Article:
Thousands of residents of neighbouring areas will have to pay to use the new Mersey Gateway Bridge, the Government has said.
In a written parliamentary answer, transport minister Andrew Jones said the Department for Transport had evaluated options for extending toll discounts beyond host borough Halton to residents of Cheshire West and Chester, and Warrington, but had decided not to do so.
Transport minister Andrew Jones
Mr Jones said detailed work had considered ‘what the costs would be and what this would do to the contracts already signed by Halton Borough Council to deliver the scheme and the tolling infrastructure’.
He added that feasibility work had also ‘considered the legal position‘.
This ‘showed there would be a significant risk of a successful legal challenge to a decision to extend free tolling to some local Councils and not others’.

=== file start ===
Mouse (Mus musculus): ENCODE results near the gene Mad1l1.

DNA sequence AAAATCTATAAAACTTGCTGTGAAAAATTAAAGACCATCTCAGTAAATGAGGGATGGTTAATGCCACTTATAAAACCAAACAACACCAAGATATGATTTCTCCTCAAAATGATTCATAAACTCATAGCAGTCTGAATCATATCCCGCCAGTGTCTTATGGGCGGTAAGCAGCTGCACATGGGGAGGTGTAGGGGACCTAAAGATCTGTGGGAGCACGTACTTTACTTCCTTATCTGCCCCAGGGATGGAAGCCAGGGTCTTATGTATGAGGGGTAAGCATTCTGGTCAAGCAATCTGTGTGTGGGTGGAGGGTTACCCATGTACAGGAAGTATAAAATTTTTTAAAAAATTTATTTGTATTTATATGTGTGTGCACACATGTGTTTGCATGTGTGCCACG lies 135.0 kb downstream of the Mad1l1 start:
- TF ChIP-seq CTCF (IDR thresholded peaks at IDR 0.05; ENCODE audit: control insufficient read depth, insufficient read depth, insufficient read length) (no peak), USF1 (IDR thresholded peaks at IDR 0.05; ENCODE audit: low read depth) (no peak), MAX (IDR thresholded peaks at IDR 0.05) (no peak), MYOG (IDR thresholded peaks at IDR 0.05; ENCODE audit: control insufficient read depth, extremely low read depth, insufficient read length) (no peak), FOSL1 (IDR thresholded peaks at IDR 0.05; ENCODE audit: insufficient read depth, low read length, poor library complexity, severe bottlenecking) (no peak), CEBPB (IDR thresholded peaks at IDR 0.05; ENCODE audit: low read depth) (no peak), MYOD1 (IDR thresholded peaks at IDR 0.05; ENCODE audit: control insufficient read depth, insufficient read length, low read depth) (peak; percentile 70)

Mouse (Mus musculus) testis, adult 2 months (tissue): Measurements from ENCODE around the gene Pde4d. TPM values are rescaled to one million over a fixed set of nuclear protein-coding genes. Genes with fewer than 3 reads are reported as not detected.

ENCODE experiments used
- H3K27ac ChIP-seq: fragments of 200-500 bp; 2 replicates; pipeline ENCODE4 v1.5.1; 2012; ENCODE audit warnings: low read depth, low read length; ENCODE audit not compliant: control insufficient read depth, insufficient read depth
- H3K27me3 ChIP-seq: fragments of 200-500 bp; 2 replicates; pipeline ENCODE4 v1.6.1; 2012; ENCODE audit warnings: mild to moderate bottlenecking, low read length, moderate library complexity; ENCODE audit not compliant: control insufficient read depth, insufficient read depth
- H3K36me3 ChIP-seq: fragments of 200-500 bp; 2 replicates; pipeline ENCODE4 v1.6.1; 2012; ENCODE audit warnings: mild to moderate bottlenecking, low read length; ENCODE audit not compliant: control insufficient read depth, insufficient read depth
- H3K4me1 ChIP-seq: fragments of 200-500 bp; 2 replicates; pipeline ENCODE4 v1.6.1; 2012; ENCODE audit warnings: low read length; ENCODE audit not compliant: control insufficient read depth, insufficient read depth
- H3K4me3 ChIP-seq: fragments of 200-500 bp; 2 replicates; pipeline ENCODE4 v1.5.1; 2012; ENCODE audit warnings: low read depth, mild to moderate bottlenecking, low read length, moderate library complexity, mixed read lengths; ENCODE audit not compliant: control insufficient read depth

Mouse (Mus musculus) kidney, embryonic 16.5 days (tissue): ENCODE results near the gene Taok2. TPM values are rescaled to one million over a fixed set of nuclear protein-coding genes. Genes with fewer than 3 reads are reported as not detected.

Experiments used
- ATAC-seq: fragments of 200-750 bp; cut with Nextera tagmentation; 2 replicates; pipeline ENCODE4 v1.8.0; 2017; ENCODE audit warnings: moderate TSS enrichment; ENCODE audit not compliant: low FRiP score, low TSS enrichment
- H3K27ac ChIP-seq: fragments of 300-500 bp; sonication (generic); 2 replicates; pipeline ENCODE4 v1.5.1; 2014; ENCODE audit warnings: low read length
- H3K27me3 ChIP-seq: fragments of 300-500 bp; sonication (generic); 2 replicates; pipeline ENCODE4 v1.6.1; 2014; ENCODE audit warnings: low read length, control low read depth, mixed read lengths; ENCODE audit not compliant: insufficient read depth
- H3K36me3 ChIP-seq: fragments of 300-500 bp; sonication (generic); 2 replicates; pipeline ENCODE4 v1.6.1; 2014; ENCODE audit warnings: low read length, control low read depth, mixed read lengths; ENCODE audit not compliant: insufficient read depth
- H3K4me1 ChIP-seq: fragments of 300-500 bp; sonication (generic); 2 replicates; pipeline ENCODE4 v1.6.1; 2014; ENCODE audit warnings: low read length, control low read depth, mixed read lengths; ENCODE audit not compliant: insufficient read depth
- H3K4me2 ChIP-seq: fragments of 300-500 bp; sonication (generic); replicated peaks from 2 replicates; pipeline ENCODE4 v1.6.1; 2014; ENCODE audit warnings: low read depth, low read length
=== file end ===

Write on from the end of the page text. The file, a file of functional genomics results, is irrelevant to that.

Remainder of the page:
On the cost side, Mr Jones said extending free tolling to only a handful of local Councils ‘would still be at a substantial cost to the taxpayer’.
User discounts for all five authorities that neighbour Halton would cost an estimated of £604m to the public purse. If, as is the case with Halton, the cost was to be split between the Government and local authorities, £377m would fall to the five councils.
Mr Jones said it is Government policy that users of estuarial crossings should help pay for the benefits they receive but that an exception will be made for residents of Halton, ‘given that the existing Silver Jubilee Crossing is the only road link between the two halves of the Borough’.
He said other users ‘will have a range of frequent user discounts available to them to use a crossing that will deliver considerable congestion and journey time improvements to boost the region’s economy’.
Mr Jones confirmed that the bridge is on target to open in autumn 2017.